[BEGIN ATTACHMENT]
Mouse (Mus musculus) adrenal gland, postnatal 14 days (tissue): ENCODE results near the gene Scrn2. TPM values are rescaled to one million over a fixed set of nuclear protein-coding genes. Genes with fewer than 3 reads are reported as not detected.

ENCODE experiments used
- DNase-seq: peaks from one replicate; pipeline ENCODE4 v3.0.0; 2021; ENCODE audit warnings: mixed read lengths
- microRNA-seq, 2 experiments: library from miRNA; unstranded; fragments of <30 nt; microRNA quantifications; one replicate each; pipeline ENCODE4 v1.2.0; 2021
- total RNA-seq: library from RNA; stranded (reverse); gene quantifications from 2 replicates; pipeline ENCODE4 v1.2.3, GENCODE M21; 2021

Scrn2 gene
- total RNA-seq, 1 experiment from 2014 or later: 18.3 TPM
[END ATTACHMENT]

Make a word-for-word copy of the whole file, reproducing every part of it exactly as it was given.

Mouse (Mus musculus) adrenal gland, postnatal 14 days (tissue): ENCODE results near the gene Scrn2. TPM values are rescaled to one million over a fixed set of nuclear protein-coding genes. Genes with fewer than 3 reads are reported as not detected.

ENCODE experiments used
- DNase-seq: peaks from one replicate; pipeline ENCODE4 v3.0.0; 2021; ENCODE audit warnings: mixed read lengths
- microRNA-seq, 2 experiments: library from miRNA; unstranded; fragments of <30 nt; microRNA quantifications; one replicate each; pipeline ENCODE4 v1.2.0; 2021
- total RNA-seq: library from RNA; stranded (reverse); gene quantifications from 2 replicates; pipeline ENCODE4 v1.2.3, GENCODE M21; 2021

Scrn2 gene
- total RNA-seq, 1 experiment from 2014 or later: 18.3 TPM